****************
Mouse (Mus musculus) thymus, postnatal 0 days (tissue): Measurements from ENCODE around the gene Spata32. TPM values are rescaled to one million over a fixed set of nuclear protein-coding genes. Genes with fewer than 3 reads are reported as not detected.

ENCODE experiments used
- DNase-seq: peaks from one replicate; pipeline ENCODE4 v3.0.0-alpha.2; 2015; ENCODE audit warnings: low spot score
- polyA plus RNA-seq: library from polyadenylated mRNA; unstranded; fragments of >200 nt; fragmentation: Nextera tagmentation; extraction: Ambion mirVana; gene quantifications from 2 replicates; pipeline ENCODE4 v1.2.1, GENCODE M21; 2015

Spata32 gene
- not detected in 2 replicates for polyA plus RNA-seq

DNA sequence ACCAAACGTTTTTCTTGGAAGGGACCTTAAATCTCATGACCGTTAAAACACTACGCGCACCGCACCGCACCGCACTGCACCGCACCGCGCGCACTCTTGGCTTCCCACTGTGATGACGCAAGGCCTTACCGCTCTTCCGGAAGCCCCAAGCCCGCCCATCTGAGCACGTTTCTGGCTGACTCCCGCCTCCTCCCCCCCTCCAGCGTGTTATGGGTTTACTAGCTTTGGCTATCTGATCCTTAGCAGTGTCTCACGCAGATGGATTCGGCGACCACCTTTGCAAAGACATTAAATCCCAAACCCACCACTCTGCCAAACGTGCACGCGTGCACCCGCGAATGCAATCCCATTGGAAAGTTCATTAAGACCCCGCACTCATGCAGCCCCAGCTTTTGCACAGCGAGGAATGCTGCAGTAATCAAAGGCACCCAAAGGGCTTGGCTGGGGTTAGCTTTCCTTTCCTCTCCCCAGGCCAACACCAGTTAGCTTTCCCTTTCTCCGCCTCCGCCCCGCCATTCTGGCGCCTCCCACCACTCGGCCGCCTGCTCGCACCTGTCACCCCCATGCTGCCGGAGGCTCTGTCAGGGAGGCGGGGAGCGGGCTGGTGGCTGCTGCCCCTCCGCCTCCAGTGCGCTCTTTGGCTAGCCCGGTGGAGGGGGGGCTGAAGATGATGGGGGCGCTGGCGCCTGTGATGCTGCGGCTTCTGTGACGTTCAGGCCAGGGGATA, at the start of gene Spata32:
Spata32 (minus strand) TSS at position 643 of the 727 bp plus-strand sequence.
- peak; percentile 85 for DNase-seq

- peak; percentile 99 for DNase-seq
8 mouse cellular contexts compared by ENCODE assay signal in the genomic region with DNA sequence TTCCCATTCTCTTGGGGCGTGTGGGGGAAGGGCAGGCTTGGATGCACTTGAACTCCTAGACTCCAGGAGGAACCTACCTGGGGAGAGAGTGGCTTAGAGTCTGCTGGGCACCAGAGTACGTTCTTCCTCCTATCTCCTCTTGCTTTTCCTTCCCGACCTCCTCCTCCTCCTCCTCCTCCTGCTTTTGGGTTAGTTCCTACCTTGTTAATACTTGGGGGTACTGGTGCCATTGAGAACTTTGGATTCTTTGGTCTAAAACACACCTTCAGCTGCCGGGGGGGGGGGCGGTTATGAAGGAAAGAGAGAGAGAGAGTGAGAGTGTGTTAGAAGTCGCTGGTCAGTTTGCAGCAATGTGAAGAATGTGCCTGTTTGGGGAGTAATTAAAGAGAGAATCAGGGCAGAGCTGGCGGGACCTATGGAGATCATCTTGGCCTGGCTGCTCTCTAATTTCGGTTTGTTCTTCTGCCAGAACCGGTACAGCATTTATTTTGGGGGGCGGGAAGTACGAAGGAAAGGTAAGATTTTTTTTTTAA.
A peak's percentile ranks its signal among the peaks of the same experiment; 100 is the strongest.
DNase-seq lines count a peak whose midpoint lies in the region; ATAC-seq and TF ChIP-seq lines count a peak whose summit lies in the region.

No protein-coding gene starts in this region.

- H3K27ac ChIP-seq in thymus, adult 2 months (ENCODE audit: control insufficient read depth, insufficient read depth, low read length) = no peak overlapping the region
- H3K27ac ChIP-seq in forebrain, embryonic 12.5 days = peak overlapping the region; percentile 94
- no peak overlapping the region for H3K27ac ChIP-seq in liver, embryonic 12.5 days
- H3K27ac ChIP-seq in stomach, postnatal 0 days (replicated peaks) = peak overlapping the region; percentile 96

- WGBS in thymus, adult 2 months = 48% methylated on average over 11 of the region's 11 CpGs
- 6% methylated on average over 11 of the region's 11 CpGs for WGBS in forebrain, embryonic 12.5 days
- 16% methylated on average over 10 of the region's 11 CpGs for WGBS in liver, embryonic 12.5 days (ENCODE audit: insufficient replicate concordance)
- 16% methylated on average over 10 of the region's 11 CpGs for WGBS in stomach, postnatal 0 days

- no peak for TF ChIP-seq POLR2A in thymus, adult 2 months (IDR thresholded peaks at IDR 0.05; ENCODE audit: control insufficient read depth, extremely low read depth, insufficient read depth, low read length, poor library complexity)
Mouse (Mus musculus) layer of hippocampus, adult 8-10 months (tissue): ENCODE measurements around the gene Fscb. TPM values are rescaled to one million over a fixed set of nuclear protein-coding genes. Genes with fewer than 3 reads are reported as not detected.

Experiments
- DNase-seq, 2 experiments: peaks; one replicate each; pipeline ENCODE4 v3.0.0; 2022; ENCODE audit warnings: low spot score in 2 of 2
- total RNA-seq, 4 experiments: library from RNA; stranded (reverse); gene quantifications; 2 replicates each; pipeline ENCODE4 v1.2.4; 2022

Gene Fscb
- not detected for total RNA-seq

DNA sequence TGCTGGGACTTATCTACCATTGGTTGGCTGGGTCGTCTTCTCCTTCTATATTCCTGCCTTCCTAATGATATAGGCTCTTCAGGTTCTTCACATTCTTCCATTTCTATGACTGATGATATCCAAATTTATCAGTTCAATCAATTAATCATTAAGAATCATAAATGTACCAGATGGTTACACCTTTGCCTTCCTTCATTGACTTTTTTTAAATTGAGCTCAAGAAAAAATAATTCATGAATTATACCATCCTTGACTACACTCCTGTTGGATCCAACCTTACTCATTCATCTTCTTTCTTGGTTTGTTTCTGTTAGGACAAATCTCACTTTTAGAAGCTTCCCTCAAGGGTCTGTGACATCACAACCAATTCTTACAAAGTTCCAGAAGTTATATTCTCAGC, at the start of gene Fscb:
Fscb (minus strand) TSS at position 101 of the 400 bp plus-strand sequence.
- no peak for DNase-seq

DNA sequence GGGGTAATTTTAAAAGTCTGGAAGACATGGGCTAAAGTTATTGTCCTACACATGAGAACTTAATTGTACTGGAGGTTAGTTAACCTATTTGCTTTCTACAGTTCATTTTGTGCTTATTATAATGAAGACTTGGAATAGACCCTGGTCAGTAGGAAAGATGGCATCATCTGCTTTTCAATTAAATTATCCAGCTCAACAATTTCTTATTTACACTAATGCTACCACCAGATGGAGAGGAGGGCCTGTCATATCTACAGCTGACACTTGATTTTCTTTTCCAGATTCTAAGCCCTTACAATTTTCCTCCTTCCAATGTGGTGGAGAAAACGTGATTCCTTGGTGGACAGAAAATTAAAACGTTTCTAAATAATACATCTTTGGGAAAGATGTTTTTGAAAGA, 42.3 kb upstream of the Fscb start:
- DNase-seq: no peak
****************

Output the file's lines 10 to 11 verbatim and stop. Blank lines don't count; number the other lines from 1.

- peak; percentile 99 for DNase-seq
8 mouse cellular contexts compared by ENCODE assay signal in the genomic region with DNA sequence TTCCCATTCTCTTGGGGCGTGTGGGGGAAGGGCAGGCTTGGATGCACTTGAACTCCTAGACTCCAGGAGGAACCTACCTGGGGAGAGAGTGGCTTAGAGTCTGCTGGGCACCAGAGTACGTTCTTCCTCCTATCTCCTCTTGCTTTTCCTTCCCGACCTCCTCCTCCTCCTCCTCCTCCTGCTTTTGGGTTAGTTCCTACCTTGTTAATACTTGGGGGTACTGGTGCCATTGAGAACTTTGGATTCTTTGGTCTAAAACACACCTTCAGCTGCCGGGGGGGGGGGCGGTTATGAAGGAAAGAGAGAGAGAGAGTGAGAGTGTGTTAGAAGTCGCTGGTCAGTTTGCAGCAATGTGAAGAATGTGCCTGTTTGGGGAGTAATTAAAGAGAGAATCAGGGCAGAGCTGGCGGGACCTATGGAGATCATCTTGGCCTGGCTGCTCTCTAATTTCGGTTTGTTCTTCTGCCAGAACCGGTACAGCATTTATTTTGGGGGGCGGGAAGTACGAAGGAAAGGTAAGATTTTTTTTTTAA.